Submitted manuscripts should not have been published previously, nor be under consideration for publication elsewhere (except conference proceedings papers). All manuscripts are thoroughly refereed through a single-blind peer-review process. A guide for authors and other relevant information for submission of manuscripts is available on the Instructions for Authors page. Crystals is an international peer-reviewed open access monthly journal published by MDPI.

Please visit the Instructions for Authors page before submitting a manuscript. The Article Processing Charge (APC) for publication in this open access journal is 2000 CHF (Swiss Francs). Submitted papers should be well formatted and use good English. Authors may use MDPI's English editing service prior to publication or during author revisions.

Keywords

  • protein crystal
  • protein structure
  • structure–function relationship
  • nucleation
  • nucleation theory

Published Papers (7 papers)

Order results
Result details
Select all
Export citation of selected articles as:

Research

Article
Precipitant-Free Crystallization of Lysozyme and Glucose Isomerase by Drying
Crystals 2022, 12(2), 129; https://0-doi-org.brum.beds.ac.uk/10.3390/cryst12020129 - 18 Jan 2022
Viewed by 91
Abstract
Protein crystallization is usually conducted by using precipitants, although the “salting-out” phenomenon is still unclear and complex. Moreover, the addition of precipitants sometimes results in irreversible disordered precipitation of protein molecules. Although precipitant-free lysozyme crystals obtained by centrifugal concentration showed significant changes in [...] Read more.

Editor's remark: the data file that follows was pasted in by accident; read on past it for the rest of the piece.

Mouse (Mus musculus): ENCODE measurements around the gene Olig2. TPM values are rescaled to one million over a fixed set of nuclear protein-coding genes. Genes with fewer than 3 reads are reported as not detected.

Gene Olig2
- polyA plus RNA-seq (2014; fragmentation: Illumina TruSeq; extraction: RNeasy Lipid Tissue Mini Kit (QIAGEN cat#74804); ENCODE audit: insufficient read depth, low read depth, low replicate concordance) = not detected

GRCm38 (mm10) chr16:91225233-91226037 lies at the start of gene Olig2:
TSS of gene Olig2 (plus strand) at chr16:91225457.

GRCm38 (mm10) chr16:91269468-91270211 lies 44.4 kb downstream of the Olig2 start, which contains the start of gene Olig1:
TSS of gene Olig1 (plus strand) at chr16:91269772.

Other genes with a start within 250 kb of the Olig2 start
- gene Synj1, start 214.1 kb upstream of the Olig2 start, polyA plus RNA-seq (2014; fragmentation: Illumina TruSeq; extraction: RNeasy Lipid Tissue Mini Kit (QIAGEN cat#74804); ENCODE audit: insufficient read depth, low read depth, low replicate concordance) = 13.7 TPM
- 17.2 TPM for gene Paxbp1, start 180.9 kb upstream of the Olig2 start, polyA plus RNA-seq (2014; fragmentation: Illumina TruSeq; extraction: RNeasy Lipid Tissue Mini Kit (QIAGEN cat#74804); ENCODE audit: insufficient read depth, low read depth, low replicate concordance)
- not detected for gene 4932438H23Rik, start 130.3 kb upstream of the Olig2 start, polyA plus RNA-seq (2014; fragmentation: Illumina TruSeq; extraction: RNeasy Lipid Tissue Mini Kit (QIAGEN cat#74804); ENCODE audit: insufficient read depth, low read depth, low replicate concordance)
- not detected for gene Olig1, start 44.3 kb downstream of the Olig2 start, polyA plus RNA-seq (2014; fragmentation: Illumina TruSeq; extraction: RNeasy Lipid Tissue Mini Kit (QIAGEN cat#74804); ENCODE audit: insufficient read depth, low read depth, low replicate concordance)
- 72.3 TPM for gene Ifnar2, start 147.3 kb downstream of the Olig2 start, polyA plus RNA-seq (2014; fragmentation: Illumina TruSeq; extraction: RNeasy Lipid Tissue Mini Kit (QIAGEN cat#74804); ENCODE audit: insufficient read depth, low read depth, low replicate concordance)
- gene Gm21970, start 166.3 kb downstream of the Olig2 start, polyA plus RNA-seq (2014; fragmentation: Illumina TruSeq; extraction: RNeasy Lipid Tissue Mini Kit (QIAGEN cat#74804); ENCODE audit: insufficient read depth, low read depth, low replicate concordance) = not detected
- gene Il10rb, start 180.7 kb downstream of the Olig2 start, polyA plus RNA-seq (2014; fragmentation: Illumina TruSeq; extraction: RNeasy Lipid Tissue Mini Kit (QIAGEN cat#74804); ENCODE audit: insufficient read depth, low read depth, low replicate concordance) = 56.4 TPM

Protein crystallization is usually conducted by using precipitants, although the “salting-out” phenomenon is still unclear and complex. Moreover, the addition of precipitants sometimes results in irreversible disordered precipitation of protein molecules. Although precipitant-free lysozyme crystals obtained by centrifugal concentration showed significant changes in three-dimensional structure compared to the structure of salted-out crystals, it was rather difficult to mount crystals from a viscous dense liquid phase after centrifugal concentration, and the quality of the crystals often deteriorated during the mounting process. Here we present novel precipitant-free crystallization methods, which were effective for lysozyme and glucose isomerase. Tetragonal lysozyme crystals were successfully crystallized in a glass capillary simply by drying highly concentrated lysozyme solution in the presence of 0.01 M hydrochloric acid without using any precipitants. Glucose isomerase dissolved in ultra-pure water was also successfully crystallized in hanging drops by drying highly concentrated solution under low-humidity conditions. Oscillation images of the obtained crystals were safely collected without handling; they clearly indicated the crystals had a tetragonal form for lysozyme and an orthorhombic form for glucose isomerase, and their lattice parameters are similar to those of previously reported crystals obtained by salting-out methods. Full article
(This article belongs to the Special Issue Protein Crystallography: Achievements and Challenges)
Show Figures

Figure 1

Article
The Role of Cations of the Precipitant in the Interaction of Protein Molecules in the Lysozyme Oligomers in Crystallization Solutions
Crystals 2021, 11(12), 1534; https://0-doi-org.brum.beds.ac.uk/10.3390/cryst11121534 - 09 Dec 2021